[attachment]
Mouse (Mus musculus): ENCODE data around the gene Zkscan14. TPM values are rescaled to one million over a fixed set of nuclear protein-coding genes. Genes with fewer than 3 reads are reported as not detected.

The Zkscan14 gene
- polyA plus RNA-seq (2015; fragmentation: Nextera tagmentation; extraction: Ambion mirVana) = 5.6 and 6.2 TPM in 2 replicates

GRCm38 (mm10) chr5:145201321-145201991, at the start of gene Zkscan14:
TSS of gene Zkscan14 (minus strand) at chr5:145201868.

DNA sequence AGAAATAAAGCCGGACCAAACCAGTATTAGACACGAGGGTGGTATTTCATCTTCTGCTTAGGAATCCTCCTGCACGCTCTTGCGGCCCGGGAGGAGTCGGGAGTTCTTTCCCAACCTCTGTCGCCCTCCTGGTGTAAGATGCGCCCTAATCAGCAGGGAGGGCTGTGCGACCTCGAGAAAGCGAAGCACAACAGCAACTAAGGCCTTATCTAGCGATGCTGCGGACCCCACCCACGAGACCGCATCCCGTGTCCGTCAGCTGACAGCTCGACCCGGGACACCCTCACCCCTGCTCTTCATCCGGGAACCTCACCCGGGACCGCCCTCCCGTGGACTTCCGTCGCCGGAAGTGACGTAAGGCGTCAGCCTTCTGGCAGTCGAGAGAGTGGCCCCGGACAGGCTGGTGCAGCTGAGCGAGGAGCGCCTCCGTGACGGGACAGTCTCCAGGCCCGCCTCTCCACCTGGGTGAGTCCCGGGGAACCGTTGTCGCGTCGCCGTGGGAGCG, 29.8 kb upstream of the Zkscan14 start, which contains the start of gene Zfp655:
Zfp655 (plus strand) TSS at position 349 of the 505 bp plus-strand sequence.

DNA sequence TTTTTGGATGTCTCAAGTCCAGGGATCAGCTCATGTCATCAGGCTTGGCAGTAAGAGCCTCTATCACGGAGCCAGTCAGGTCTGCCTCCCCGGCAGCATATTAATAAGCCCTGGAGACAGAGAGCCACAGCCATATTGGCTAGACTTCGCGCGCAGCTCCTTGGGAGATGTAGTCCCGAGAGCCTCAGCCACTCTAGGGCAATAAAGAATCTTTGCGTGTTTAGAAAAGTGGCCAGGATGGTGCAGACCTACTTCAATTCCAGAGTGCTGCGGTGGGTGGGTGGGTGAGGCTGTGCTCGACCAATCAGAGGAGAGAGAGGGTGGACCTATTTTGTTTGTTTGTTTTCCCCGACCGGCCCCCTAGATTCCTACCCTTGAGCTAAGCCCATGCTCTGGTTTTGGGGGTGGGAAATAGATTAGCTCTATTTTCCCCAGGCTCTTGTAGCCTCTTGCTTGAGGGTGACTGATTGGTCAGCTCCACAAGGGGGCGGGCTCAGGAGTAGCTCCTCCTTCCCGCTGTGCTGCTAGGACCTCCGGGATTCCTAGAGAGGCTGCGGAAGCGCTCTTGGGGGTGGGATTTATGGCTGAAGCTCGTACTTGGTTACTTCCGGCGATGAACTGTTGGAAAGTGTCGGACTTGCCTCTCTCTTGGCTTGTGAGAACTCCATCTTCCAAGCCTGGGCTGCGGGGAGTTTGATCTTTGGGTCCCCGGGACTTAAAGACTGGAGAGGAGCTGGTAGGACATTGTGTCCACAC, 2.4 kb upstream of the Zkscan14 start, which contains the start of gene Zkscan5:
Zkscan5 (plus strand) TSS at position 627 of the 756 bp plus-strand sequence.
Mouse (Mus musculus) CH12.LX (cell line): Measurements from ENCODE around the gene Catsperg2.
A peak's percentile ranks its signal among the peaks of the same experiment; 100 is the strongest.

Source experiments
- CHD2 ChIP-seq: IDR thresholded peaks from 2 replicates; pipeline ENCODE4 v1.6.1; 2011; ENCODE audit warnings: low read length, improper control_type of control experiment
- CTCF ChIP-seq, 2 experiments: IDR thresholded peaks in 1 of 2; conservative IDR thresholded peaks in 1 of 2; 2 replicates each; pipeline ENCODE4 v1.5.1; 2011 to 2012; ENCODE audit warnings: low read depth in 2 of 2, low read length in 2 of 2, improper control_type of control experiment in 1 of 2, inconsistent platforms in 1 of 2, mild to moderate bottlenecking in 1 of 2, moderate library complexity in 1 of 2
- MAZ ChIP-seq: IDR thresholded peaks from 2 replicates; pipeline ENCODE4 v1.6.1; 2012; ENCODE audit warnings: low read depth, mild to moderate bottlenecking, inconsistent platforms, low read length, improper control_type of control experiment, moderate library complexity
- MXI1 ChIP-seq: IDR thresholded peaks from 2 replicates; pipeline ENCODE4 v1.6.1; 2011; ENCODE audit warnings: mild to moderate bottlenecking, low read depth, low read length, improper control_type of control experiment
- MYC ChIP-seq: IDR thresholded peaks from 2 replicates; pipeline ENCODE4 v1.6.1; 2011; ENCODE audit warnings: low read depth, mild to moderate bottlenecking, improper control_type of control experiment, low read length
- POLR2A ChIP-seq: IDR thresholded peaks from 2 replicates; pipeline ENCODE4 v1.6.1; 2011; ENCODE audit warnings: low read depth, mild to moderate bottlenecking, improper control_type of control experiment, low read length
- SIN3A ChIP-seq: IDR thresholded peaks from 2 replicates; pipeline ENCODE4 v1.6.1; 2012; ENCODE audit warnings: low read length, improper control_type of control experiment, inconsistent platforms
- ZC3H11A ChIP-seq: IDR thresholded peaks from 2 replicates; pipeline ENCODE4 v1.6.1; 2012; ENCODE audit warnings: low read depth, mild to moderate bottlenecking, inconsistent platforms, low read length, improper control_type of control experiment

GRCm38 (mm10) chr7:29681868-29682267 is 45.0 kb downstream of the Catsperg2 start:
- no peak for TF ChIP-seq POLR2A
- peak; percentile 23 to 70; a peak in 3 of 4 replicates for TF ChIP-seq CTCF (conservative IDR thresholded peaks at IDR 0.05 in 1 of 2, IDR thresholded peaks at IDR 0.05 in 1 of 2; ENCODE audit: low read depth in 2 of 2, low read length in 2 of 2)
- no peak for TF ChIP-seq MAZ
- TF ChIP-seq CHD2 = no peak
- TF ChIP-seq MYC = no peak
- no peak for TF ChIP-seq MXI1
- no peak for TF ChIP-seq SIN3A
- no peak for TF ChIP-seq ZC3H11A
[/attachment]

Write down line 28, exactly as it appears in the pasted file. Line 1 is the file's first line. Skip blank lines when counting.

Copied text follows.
- no peak for TF ChIP-seq SIN3A